The Opteron 6276: a closer lookby Johan De Gelas on February 9, 2012 6:00 AM EST
MySQL 5.5.17 "Percona Server"
Many readers asked us why we only tested MySQL in a virtualized environment and not on "native" Linux. Indeed, it has been years since we tested MySQL "natively". The reason is simple: MySQL 5.1 and earlier versions scaled pretty badly beyond 4-8 cores, so there is no incentive to run them on modern dual socket servers. However, starting in December 2010, MySQL 5.5 has been available and it should feature much improved scalability. Even better, the people at Percona released their version of MySQL and the Innodb Storage Engine, Percona Server with XtraDB. This MySQL/Innodb combination is engineered for even better scalability.
To test this, we installed Percona Server 5.5.17-55 (Release 22.1, November 2011) on top of a Ubuntu 11.10 x86-64 linux with the 3.0.0-14 kernel. This kernel was the latest stable version at the time and is "Bulldozer/Interlagos aware".
We migrated the "Nieuws.be" database to MySQL to have a test similar to our SQL server test. That migration is not perfect as not all stored procedures were successfully converted, so you should not use the benchmark results below to compare SQL Server and MySQL. However, the profile of the test is the same: it is 99% complex selects that scan large parts of the database. The database is several tens of gigabytes instead of one.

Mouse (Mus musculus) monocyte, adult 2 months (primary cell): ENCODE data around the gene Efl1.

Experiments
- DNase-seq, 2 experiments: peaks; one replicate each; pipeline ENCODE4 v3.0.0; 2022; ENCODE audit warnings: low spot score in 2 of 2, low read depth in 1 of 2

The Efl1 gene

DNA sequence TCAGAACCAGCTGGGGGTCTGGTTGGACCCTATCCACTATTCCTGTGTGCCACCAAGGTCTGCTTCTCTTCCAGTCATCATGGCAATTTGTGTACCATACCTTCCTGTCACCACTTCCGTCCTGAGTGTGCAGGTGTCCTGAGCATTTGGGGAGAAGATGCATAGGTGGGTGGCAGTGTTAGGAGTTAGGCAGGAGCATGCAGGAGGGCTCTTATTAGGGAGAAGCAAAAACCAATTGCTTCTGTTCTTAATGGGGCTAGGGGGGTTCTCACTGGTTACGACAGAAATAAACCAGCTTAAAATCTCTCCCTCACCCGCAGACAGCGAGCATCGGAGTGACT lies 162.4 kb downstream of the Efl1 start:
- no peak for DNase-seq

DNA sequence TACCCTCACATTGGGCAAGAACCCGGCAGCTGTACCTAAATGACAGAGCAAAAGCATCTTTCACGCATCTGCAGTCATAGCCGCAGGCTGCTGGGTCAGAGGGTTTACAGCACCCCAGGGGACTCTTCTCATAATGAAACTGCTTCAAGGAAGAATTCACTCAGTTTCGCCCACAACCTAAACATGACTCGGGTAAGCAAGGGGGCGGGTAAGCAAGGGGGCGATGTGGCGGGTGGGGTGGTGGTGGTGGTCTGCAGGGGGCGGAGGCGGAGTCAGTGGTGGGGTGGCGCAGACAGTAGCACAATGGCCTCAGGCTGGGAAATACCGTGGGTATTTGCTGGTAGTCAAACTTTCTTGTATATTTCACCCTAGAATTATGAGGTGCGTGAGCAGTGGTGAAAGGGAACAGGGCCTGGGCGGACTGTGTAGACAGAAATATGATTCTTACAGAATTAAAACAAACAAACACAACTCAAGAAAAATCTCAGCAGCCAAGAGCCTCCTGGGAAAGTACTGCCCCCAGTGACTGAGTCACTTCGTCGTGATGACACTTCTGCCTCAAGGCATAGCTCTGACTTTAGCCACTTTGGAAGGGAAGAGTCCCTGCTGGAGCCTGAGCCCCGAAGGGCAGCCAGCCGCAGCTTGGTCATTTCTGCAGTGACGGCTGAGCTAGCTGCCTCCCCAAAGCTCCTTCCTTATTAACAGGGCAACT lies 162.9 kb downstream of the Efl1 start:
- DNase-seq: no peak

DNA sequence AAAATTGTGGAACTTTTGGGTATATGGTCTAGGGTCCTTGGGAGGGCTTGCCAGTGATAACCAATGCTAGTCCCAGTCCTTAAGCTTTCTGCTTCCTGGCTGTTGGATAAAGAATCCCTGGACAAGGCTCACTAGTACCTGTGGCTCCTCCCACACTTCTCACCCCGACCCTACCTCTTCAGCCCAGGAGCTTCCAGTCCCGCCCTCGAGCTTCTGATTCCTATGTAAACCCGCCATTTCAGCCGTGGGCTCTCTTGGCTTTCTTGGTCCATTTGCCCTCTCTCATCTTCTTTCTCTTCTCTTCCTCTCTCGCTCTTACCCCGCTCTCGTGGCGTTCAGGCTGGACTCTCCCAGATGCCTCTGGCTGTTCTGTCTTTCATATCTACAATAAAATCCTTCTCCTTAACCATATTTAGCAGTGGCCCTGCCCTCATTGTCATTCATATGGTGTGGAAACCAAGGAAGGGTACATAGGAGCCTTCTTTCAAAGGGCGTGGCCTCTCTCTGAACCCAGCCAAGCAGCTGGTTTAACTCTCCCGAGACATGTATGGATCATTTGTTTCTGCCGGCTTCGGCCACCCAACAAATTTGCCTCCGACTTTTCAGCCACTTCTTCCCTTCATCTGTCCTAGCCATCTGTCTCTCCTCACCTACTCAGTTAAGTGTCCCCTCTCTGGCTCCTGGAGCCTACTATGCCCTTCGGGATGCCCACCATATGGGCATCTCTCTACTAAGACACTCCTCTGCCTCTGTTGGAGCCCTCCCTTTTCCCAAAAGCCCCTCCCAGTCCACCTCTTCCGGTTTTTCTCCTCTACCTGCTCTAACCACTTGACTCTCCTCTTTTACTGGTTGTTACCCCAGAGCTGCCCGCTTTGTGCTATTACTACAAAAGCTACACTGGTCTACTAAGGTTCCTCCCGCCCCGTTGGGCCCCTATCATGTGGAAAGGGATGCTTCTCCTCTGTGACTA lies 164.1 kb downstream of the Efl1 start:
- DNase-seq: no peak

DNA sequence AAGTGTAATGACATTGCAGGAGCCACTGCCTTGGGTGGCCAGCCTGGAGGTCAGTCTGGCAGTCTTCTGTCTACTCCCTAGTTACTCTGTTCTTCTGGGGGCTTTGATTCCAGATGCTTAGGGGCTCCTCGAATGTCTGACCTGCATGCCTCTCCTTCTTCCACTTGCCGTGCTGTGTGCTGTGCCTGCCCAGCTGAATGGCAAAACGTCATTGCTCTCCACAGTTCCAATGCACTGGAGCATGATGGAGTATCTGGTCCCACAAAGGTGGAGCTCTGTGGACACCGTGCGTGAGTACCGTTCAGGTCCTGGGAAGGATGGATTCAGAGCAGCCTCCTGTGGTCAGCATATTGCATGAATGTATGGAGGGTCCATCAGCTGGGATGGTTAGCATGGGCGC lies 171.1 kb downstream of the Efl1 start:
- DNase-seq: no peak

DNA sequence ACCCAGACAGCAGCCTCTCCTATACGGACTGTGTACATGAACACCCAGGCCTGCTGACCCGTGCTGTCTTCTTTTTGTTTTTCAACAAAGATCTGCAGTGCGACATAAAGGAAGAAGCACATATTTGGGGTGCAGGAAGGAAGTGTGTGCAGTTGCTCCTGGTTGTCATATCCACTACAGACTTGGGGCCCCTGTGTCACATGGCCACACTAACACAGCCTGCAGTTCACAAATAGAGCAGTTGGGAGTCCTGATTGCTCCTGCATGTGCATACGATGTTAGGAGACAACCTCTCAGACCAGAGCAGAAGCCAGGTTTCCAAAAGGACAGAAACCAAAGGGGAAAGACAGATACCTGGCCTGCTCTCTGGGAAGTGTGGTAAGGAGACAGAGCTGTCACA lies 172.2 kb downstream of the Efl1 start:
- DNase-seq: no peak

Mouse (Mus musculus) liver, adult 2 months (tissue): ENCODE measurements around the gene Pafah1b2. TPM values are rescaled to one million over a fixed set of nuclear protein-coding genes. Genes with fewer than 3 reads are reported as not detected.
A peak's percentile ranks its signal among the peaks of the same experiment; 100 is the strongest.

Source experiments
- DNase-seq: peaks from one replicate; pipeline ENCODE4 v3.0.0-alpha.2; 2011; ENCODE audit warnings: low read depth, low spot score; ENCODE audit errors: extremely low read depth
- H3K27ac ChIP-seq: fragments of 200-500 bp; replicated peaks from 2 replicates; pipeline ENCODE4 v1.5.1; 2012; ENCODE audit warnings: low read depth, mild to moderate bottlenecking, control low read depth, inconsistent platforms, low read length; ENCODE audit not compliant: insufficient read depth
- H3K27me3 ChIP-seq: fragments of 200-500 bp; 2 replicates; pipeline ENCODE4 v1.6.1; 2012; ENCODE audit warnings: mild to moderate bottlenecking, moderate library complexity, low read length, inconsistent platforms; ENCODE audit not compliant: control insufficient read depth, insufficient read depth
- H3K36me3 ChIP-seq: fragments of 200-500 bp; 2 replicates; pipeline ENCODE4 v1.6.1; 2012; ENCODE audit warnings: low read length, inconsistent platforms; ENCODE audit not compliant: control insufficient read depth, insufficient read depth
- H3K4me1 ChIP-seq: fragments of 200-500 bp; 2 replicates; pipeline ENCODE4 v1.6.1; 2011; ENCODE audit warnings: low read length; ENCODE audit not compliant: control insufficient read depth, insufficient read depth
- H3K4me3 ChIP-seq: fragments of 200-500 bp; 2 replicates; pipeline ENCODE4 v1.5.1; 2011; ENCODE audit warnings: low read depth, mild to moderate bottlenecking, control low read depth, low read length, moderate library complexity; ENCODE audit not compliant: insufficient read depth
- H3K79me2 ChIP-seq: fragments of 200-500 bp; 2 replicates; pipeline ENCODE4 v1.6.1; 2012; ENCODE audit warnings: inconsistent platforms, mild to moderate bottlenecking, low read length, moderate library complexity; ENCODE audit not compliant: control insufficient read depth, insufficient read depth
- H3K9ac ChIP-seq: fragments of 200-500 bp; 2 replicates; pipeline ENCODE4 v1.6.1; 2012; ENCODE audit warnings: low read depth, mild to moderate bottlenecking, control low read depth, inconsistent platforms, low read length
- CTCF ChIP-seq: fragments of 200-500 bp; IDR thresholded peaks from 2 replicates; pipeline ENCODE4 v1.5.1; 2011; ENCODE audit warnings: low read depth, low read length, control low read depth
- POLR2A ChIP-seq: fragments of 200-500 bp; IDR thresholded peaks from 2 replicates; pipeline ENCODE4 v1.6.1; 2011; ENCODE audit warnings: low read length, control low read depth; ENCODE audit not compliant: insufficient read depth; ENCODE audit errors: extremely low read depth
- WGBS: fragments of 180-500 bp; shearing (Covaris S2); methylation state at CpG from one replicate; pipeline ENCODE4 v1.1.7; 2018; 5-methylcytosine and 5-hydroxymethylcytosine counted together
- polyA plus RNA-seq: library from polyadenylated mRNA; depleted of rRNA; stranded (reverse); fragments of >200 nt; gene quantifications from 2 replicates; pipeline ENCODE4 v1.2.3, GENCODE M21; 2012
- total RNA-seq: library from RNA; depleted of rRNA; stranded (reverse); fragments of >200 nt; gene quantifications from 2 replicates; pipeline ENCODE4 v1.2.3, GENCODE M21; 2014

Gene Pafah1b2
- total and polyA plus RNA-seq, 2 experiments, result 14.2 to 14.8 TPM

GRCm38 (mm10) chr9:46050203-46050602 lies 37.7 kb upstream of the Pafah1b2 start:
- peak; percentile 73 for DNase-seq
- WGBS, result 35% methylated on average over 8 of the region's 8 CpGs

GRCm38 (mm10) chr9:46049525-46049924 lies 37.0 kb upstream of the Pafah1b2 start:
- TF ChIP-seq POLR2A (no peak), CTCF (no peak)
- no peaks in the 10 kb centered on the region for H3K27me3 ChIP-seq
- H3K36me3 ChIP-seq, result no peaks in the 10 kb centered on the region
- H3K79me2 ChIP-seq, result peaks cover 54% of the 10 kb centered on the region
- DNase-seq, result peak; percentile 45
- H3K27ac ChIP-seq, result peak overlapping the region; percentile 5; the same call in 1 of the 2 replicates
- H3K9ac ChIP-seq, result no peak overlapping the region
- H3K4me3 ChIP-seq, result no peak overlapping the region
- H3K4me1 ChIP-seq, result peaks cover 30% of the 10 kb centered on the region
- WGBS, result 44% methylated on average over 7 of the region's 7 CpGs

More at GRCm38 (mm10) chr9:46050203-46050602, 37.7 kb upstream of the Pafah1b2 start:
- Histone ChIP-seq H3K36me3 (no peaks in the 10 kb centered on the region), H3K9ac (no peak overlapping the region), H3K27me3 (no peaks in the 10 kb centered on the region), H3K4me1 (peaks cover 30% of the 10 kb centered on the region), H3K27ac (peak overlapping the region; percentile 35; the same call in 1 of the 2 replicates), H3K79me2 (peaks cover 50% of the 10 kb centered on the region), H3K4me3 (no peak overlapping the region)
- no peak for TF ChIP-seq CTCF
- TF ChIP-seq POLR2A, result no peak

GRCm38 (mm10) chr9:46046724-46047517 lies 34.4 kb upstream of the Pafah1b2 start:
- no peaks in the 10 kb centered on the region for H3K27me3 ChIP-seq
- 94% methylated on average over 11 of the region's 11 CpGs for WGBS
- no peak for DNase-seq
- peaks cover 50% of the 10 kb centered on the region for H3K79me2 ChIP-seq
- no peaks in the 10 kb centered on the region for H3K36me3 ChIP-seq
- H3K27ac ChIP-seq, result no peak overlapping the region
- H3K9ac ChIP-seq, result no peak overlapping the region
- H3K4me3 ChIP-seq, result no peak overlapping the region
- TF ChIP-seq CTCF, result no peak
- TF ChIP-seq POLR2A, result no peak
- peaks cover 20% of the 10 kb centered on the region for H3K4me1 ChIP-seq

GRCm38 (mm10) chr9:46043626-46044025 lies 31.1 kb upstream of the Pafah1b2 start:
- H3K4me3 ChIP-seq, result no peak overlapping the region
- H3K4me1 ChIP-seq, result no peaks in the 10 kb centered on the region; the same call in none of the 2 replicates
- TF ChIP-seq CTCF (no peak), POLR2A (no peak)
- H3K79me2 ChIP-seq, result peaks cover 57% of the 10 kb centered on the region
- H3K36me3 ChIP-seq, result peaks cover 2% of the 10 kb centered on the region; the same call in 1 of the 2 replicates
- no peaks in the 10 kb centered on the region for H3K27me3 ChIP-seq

The results are abysmal for the latest Interlagos Opteron. The best Xeon score is 84% better than the best Opteron score. The results indicate what went wrong: the 8 thread Opteron 6220 at 3GHz scores better than the 16 thread Opteron 6276 at 2.3GHz. A clockspeed advantage of 30% has prevailed over twice as many threads. So we can suspect that the scaling problems are not gone, at least in this test.
Let us take a closer look by performing the same test on a different number of threads and cores. The BIOS of the SuperMicro H8DGU-F allowed us to disable the second integer unit or one or more modules of the new Opterons. (Disabling both at the same time was not possible.) The Asus Z8PS-D12-1U was more flexible: we could disable Hyper-Threading and/or several cores of the Xeon. Here are the scaling results.
First, we focus on the results with few cores and threads. Two Bulldozer Modules are capable of slightly outperforming four cores of the Opteron Magny-Cours. The ideas behind Bulldozer are sound: two modules are smaller (157 mm²) and more power efficient than four K10 cores (231 mm²). At the same time they perform equal to the Xeon X5650—which is clocked higher—with the same amount of threads. At eight threads this is still the case, and the gap between the newer and older Opteron widens in favor of the former.
Beyond eight threads, the new Opteron starts to scale badly. Doubling the number of modules to eight delivers a very small 5% performance advantage. Double the number of modules again and you end up with negative scaling. To make matters worse, the Xeon doesn't have this problem. From eight to 16 threads we get a 76% performance boost. The end result is that a quad-core Xeon beats the best Opteron by a large margin. Let us investigate the matter further.